Whether or not a child can essentially “grow out of” gender dysphoria remains unclear. Most activists fight against this idea, however, Cleveland Clinic’s Dr. Cartaya states that 66% of kids will grow out of gender dysphoria, stating:
“A third of kids will have an exacerbation of their gender dysphoria during puberty. These kids often feel like their bodies are betraying them in many ways,” explains Dr. Cartaya. “That can also be an indication that gender dysphoria is going to last throughout their lifetime. This is the reason why we wait until puberty to start children with gender dysphoria on puberty blockers.”
However, by beginning children as young as eight-years-old on puberty blockers, one might ask how this even gives them a chance to experience their gender and their body fully.
As I said before, the distress I felt with my hips and breasts as a thirteen-year-old child would have made puberty blockers extremely tempting. But I have no doubt that in the end, I would be one of the de-transitioners.
This is because gender nonconformity is separate and distinct from your gender identity. Your gender identity is even separated from your sexual orientation!
For example, I have watched women in my family, who enjoy a shorter haircut, men’s jeans, and a great career, become extremely upset when people ask them if they are lesbians, as all of my female relatives are heterosexual and happily married! (you could say it runs in the family!)
Even if you believe that a child as young as eight years old can know that they are transgender, and that this idea will never change, the ethical questions I have are as follows:
Does a child, at the age of eight years old, have the ability to understand the complete risks of puberty blockers? The risks of hormone treatments? Can a child that young fully comprehend the ramifications, such as infertility & the inability to orgasm?
What age is it appropriate to allow a child to undergo such procedures? Is there any age that this is appropriate?
These are all ethical questions as well as risks that I think any parent should consider before jumping down this rabbit-hole. These risks as well as questions would be what I would consider if I ever have a child suffering from gender dysphoria.
My other concerns are the way that parents are being essentially bullied with rhetoric that their child will commit suicide if they do not give the child what they want, and this is not informed consent. Informed consent, according to the American Medical Association, states the following:
(a) Assess the patient’s ability to understand relevant medical information and the implications of treatment alternatives and to make an independent, voluntary decision.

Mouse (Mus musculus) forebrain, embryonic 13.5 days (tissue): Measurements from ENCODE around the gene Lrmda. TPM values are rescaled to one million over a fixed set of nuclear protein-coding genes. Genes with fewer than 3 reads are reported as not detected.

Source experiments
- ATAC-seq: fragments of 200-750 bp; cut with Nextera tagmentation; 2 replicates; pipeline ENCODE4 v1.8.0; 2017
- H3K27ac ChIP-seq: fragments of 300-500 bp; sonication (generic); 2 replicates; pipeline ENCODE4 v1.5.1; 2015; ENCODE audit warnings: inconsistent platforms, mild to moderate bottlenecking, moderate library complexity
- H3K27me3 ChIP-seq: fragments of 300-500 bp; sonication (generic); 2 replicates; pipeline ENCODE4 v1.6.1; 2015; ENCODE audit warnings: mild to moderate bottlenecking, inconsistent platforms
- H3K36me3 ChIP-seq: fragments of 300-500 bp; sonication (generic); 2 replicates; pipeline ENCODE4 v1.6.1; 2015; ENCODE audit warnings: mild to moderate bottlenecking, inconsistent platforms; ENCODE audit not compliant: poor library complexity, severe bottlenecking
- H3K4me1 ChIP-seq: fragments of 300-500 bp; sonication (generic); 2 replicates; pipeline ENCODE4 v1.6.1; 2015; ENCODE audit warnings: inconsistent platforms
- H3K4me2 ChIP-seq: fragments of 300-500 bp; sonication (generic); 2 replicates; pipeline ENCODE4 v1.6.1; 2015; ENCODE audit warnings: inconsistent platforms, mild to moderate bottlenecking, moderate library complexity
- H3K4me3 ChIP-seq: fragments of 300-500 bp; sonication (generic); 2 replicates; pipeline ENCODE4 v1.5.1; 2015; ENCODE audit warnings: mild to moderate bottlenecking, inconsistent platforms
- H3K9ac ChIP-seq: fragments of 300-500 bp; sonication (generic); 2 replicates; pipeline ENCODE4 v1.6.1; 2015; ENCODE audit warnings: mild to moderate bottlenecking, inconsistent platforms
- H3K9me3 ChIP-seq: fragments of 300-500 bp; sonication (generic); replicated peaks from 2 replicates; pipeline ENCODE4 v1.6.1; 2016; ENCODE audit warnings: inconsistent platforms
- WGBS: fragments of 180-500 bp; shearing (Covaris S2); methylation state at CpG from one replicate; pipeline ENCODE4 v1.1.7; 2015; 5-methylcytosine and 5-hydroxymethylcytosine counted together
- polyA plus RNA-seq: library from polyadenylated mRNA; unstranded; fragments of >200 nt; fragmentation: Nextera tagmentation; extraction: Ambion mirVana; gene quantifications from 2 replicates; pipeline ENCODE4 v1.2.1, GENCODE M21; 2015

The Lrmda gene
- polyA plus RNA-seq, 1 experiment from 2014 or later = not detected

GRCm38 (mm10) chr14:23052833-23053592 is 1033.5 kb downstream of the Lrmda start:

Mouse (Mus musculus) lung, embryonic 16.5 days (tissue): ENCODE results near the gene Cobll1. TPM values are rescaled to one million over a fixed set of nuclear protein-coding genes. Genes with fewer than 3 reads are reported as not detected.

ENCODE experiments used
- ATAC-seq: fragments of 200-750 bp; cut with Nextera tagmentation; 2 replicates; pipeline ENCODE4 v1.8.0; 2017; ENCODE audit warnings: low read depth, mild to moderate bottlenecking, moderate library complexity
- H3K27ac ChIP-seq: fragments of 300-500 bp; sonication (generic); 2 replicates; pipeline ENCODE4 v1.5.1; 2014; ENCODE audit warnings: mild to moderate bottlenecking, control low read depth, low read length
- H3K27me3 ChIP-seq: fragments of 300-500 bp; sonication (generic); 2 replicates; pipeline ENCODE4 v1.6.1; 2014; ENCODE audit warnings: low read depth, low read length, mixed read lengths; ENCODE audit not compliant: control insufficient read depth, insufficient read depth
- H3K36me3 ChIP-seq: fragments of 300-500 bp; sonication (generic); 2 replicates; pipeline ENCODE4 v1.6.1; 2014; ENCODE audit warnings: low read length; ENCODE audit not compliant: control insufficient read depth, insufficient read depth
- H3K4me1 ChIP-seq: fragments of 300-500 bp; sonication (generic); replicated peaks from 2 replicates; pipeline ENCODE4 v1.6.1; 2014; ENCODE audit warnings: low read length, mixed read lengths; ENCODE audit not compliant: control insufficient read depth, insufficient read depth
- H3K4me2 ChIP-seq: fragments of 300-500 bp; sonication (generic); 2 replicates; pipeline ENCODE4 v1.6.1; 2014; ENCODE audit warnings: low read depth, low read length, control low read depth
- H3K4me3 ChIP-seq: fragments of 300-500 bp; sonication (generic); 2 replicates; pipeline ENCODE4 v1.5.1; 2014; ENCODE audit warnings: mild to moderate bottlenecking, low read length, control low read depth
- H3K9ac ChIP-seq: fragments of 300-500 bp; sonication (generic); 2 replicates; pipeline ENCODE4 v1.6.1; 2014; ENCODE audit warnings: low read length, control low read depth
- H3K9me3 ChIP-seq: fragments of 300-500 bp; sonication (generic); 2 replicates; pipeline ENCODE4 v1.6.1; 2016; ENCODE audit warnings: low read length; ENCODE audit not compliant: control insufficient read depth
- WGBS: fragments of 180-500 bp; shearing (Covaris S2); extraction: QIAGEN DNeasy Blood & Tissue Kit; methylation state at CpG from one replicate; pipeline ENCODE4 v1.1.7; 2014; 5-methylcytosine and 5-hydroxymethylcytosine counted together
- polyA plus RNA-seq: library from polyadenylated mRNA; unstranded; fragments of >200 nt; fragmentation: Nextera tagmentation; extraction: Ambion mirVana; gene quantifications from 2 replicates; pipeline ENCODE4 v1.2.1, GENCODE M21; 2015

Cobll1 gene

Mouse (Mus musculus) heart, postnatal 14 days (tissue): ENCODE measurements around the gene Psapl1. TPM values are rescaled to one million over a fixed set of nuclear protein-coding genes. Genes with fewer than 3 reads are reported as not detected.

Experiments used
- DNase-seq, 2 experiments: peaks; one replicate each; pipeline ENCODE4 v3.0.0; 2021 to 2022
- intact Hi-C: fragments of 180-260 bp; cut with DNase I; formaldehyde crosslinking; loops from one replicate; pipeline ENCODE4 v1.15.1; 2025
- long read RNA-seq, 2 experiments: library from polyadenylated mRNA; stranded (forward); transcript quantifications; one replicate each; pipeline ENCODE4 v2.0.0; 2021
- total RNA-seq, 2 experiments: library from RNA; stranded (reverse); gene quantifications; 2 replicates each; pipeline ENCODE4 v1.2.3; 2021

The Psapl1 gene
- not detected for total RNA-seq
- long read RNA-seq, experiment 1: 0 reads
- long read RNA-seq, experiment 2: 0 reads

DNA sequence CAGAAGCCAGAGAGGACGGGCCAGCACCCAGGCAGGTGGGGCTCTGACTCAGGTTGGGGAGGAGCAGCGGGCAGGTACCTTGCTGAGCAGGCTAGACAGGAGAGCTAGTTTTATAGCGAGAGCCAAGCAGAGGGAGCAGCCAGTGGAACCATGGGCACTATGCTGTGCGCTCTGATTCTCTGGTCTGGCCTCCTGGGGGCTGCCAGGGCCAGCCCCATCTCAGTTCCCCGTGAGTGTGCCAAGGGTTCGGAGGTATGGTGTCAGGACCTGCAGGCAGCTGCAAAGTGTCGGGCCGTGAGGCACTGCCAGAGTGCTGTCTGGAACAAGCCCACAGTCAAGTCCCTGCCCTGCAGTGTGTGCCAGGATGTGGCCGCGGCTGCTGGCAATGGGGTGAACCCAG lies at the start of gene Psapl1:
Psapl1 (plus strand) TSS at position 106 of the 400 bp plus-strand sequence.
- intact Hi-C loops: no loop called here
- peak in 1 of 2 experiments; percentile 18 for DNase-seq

(b) Present relevant information accurately and sensitively, in keeping with the patient’s preferences for receiving medical information. The physician should include information about:
(i) The diagnosis (when known)
(ii) The nature and purpose of recommended interventions
(iii) The burdens, risks, and expected benefits of all options, including forgoing treatment
When a doctor asserts that a child will commit suicide if not given puberty blockers and hormone replacement therapy, the consent that a parent gives is now consent given under duress.
Additionally, this assertion has, of course, only been “proven” by a study hosted by the Trevor Project, a trans rights advocacy group. These results have not been able to be replicated over the long-term and have not been independently verified.
Finally, it gives parents a false idea that their child is now ‘safe’ thanks to the puberty blockers and hormone replacement therapy, despite the fact that the suicide rate for this group remains incredibly high, even ten years after gender reassignment surgery. Parents, whatever treatment options they choose, should be forever mindful that the risk of suicide for transgender people remains incredibly high, even with transition.
The maintaining of the suicide rates amongst transgender people brings to mind, at least to me, ethical questions of whether these treatments actually “work” and about why the medical profession would treat a disorder of the mind with surgery and hormone replacement therapy.
If you notice, the medical community does not prescribe “liposuction” for someone suffering from Anorexia Nervosa, for example, or prescribe plastic surgery to someone suffering from Body Dysmorphia.
I have no doubts that this disorder exists, because it most certainly does, and has existed for centuries. My question is why did the medical community choose to go down the road of body modification to treat a disorder of the mind?
But the biggest, most important question I have for parents is this…
What if your child grows out of their gender dysphoria, naturally?
I certainly grew out of it, and I have to tell you, I am grateful that I am not growing up in 2020! I have since grown up, joined the Catholic church (as an adult), gotten married to my wonderful husband, and I am actively trying to have children at the moment that I write this.
None of which would be possible had I been prescribed puberty blockers and hormone replacement therapy.
This is why I oppose puberty blockers (and hormone replacement therapy) for all children, and why I oppose putting children on the “Fast Track” of gender transition.
Although proponents of puberty blockers state that puberty is “traumatic” for children with gender dysphoria, I think, quite frankly, puberty is a troubling (and traumatic time) for everyone.
As many adults can attest to, waking up with “rose buds” on your chest, or hair in places you never had it before, or random erections, can make anyone feel as though their body is betraying them.
And Although Gender Dysphoria is a real psychiatric illness that deserves our compassion, the medicalization of puberty and gender stereotypes in children is enough to give me “pause” as one should not have to support the sterilization of children in order to be an “ally of the trans community.”
Malcolm X once said, “Being friendly, and being a friend, I think, are two different things.” I don’t believe I’m being a good ‘friend’ to a child if I agree with a child’s assessment that everything is wrong with their body.
I don’t believe I’m being a good ‘friend’ to a child if I allow them to make drastic, radical, and permanent changes to their bodies anymore than if I would allow a child to get a tattoo, have sex, or use drugs.
If an adult wants to transition, that is one thing. But please leave children out of it.